“The kingdom of heaven may be compared to someone who sowed good seed in his field; but while everybody was asleep, an enemy came and sowed weeds among the wheat, and then went away. So when the plants came up and bore grain, then the weeds appeared as well.” The first thing to say about these particular weeds is that they are a kind of tall grass that looks just like wheat. So when the well-meaning servants ask the sower about getting rid of the weeds, he says no, “for in gathering the weeds you would uproot the wheat along with them.” In other words, when we try to judge what is good and what is evil, we will get it wrong sometimes. That judgment ultimately belongs to God, to the sower. Who, we should note, is not the one who planted the weeds. That was the work of an enemy. The parable doesn’t solve the mystery of evil in the world; it simply names its presence alongside the kingdom of heaven. The two seem to thrive side by side, which I think is a pretty accurate way of describing the world.

But when the servants ask about taking out the weeds, the parable takes a strange turn. The sower replies, “Let both of them grow together until the harvest; and at harvest time I will tell the reapers, Collect the weeds first and bind them in bundles to be burned, but gather the wheat into my barn.” What strange instructions: let both of them grow together, until the final judgment. At first glance it sounds like Jesus is saying to let the evil be, to do nothing. Which, of course, seems to fly in the face of other teachings. Scripture is full of injunctions to fight against injustice, to alleviate suffering, to help the outcast and the oppressed, which are faithful responses to evil in this world. But the sower said to let it be. There must be something we’re missing in the sower’s advice.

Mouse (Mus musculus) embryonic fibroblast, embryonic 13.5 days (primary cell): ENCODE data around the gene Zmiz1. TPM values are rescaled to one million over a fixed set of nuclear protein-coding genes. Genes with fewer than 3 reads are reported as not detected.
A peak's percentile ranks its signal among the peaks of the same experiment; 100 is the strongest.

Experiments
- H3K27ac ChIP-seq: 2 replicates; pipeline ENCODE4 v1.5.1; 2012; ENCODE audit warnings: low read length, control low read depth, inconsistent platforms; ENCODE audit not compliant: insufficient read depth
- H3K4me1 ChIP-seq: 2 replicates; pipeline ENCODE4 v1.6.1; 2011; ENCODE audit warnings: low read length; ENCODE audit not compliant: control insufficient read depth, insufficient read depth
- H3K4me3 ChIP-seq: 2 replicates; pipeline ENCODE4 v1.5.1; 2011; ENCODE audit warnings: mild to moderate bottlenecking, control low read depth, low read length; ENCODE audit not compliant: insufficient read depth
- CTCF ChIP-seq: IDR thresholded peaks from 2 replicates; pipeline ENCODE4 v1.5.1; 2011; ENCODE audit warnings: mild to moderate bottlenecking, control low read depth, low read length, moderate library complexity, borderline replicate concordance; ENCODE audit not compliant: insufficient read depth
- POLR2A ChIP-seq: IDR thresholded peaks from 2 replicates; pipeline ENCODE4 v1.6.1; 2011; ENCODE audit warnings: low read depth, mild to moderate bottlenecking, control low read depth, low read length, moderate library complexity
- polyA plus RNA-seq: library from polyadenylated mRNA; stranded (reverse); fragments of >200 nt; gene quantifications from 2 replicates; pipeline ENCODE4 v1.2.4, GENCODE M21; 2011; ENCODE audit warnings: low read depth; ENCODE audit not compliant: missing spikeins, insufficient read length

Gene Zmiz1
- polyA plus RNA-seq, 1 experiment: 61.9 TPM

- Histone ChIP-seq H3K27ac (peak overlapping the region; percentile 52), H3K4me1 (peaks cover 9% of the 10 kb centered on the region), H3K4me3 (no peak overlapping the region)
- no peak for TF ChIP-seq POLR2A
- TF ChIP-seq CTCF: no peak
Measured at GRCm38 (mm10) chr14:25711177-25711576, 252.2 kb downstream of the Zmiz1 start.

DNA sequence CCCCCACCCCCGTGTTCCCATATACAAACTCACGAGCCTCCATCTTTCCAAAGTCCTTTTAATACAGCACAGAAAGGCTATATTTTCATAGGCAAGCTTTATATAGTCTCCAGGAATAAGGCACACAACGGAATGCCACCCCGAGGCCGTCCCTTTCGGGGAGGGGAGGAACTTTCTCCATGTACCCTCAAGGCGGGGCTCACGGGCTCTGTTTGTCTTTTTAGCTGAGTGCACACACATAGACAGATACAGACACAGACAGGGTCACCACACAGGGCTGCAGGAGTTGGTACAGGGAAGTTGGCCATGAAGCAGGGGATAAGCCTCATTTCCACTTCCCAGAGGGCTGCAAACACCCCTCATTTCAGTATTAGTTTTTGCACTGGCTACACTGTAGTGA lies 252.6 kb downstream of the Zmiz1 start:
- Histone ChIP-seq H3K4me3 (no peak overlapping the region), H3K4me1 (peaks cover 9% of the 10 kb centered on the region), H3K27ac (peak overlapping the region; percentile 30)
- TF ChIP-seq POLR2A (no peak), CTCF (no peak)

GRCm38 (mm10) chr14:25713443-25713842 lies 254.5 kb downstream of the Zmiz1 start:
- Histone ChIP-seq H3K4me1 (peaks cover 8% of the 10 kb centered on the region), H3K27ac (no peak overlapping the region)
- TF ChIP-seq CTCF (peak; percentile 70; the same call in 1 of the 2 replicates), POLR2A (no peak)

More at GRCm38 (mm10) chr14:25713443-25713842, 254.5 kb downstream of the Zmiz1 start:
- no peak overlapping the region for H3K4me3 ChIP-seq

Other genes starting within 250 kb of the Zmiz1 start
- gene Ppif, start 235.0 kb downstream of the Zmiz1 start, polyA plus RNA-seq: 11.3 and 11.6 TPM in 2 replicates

And there is. Robert Capon says the crux of the parable is found in that little word, “let,” “let both of them grow together.” The original meaning of that little Greek word is enormously important here. It can be translated as “let,” but also as suffer, permit, even forgive. It’s the same word Jesus used when he taught us the Lord’s prayer, “forgive us our trespasses and we forgive those who trespass against us.” And, it’s the same word Jesus spoke from the cross, “Forgive them, Father, for the they know not what they do.” The root of that little word seems to have more to do with forgiveness than with simple tolerance or inaction.